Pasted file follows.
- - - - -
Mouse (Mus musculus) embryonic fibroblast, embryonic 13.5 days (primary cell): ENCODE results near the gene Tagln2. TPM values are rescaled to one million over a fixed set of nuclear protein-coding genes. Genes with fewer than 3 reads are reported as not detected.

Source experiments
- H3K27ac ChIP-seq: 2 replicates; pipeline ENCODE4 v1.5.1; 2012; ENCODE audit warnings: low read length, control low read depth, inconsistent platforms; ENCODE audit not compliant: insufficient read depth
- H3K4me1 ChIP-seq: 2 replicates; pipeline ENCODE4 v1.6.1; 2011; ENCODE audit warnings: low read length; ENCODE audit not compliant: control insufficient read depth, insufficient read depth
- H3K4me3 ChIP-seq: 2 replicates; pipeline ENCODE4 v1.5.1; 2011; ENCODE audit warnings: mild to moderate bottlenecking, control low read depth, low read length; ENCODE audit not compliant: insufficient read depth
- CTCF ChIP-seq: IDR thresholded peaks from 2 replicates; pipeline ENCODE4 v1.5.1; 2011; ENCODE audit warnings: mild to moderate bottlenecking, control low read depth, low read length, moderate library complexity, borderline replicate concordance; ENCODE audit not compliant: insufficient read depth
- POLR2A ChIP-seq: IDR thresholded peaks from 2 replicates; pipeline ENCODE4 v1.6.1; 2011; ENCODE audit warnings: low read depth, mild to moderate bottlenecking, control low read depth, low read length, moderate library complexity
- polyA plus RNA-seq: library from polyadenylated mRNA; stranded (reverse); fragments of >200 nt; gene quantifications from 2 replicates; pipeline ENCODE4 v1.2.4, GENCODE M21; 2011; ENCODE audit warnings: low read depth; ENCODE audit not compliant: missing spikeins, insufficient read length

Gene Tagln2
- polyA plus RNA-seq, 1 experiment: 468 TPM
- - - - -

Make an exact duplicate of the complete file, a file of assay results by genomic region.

Mouse (Mus musculus) embryonic fibroblast, embryonic 13.5 days (primary cell): ENCODE results near the gene Tagln2. TPM values are rescaled to one million over a fixed set of nuclear protein-coding genes. Genes with fewer than 3 reads are reported as not detected.

Source experiments
- H3K27ac ChIP-seq: 2 replicates; pipeline ENCODE4 v1.5.1; 2012; ENCODE audit warnings: low read length, control low read depth, inconsistent platforms; ENCODE audit not compliant: insufficient read depth
- H3K4me1 ChIP-seq: 2 replicates; pipeline ENCODE4 v1.6.1; 2011; ENCODE audit warnings: low read length; ENCODE audit not compliant: control insufficient read depth, insufficient read depth
- H3K4me3 ChIP-seq: 2 replicates; pipeline ENCODE4 v1.5.1; 2011; ENCODE audit warnings: mild to moderate bottlenecking, control low read depth, low read length; ENCODE audit not compliant: insufficient read depth
- CTCF ChIP-seq: IDR thresholded peaks from 2 replicates; pipeline ENCODE4 v1.5.1; 2011; ENCODE audit warnings: mild to moderate bottlenecking, control low read depth, low read length, moderate library complexity, borderline replicate concordance; ENCODE audit not compliant: insufficient read depth
- POLR2A ChIP-seq: IDR thresholded peaks from 2 replicates; pipeline ENCODE4 v1.6.1; 2011; ENCODE audit warnings: low read depth, mild to moderate bottlenecking, control low read depth, low read length, moderate library complexity
- polyA plus RNA-seq: library from polyadenylated mRNA; stranded (reverse); fragments of >200 nt; gene quantifications from 2 replicates; pipeline ENCODE4 v1.2.4, GENCODE M21; 2011; ENCODE audit warnings: low read depth; ENCODE audit not compliant: missing spikeins, insufficient read length

Gene Tagln2
- polyA plus RNA-seq, 1 experiment: 468 TPM